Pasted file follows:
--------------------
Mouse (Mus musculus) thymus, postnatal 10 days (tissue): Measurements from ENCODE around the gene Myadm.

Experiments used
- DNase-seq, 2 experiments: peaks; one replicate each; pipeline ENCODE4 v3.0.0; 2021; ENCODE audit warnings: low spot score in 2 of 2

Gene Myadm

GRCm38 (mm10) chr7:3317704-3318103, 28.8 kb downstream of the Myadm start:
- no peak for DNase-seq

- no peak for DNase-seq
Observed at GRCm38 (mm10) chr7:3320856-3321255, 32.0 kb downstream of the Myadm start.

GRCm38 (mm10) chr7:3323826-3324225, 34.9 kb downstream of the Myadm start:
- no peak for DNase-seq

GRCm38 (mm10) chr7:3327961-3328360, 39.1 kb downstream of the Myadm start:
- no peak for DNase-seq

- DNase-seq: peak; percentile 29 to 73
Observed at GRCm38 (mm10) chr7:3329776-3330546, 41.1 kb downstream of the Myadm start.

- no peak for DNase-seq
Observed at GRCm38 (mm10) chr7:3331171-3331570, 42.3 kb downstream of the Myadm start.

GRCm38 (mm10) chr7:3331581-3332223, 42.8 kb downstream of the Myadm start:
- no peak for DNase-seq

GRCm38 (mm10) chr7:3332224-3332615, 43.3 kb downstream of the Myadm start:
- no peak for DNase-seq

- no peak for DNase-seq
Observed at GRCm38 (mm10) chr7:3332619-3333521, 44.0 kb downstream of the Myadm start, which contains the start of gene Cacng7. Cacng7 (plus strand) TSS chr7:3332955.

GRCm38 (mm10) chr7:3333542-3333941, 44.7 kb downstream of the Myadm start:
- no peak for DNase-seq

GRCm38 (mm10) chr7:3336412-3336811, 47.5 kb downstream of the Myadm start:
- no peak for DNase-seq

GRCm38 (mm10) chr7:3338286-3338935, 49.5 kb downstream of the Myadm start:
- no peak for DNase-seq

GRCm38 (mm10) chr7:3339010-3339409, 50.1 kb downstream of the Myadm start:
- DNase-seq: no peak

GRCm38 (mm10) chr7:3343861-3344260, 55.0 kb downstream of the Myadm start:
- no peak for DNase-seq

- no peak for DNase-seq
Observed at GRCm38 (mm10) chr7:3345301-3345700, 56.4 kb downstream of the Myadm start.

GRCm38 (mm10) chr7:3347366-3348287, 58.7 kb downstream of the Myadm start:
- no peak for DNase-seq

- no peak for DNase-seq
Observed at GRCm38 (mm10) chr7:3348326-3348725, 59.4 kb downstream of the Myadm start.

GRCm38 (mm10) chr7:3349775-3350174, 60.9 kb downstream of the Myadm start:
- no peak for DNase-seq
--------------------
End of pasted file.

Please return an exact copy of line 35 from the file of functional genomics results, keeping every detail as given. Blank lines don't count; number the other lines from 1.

GRCm38 (mm10) chr7:3347366-3348287, 58.7 kb downstream of the Myadm start: